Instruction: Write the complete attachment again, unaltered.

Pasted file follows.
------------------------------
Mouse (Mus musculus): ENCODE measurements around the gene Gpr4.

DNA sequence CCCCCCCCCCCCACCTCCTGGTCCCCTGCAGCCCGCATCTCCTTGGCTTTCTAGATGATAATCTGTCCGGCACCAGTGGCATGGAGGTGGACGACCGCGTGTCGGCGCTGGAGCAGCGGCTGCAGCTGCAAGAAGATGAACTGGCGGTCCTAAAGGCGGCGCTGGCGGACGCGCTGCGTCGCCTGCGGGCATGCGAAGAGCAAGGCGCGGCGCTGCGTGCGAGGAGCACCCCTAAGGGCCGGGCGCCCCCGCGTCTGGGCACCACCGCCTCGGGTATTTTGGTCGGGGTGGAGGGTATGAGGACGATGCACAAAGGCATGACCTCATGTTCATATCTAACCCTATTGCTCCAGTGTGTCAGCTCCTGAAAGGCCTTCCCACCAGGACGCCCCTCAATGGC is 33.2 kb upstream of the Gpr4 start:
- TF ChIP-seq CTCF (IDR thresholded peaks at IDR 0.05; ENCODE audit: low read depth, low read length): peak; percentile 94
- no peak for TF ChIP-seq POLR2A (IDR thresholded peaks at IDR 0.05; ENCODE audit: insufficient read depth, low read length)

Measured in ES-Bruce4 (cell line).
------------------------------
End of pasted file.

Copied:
Mouse (Mus musculus): ENCODE measurements around the gene Gpr4.

DNA sequence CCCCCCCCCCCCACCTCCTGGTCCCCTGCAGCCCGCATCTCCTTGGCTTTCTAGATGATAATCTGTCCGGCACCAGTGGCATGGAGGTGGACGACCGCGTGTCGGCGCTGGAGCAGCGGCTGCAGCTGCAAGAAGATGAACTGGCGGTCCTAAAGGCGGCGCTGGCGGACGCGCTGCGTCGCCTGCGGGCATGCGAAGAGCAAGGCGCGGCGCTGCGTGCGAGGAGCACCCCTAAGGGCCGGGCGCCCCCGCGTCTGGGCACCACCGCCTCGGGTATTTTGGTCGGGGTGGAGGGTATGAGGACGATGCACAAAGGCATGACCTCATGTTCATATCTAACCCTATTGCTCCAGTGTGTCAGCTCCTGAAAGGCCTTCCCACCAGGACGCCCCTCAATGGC is 33.2 kb upstream of the Gpr4 start:
- TF ChIP-seq CTCF (IDR thresholded peaks at IDR 0.05; ENCODE audit: low read depth, low read length): peak; percentile 94
- no peak for TF ChIP-seq POLR2A (IDR thresholded peaks at IDR 0.05; ENCODE audit: insufficient read depth, low read length)

Measured in ES-Bruce4 (cell line).